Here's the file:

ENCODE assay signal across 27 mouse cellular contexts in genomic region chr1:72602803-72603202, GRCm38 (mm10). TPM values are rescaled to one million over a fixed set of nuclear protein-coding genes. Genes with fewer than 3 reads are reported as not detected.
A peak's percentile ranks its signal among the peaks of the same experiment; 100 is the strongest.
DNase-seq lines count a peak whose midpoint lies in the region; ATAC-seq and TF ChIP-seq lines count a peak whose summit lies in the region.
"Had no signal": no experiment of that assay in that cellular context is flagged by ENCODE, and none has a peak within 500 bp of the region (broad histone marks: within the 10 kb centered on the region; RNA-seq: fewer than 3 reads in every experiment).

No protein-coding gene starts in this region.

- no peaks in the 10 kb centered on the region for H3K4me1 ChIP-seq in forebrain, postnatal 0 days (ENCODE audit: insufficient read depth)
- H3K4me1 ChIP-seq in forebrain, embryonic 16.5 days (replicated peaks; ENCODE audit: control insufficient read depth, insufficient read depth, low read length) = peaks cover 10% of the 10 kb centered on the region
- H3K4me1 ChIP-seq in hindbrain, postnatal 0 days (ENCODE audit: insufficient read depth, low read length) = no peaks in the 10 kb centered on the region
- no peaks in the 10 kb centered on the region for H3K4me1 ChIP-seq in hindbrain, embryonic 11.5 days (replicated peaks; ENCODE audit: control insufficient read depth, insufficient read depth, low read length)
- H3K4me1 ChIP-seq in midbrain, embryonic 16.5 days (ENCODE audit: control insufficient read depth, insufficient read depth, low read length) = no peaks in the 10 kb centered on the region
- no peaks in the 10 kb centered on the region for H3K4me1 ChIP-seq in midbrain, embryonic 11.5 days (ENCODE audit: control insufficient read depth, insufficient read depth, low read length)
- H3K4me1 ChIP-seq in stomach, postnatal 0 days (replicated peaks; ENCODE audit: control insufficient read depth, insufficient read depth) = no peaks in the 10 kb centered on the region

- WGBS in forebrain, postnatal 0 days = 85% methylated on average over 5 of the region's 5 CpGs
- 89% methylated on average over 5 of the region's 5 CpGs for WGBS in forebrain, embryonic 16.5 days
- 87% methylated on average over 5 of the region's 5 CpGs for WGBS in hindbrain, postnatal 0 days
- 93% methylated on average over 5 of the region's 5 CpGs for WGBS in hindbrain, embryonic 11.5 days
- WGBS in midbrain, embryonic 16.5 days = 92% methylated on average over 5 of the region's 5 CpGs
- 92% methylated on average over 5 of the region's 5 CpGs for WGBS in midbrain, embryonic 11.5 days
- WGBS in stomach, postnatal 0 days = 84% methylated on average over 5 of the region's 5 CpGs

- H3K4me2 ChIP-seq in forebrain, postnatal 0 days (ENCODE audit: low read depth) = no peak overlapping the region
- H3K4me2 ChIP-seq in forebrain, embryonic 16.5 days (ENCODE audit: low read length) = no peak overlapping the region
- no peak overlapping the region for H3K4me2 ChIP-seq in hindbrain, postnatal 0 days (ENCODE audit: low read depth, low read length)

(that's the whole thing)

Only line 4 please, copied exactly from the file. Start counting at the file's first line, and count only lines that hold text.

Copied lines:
"Had no signal": no experiment of that assay in that cellular context is flagged by ENCODE, and none has a peak within 500 bp of the region (broad histone marks: within the 10 kb centered on the region; RNA-seq: fewer than 3 reads in every experiment).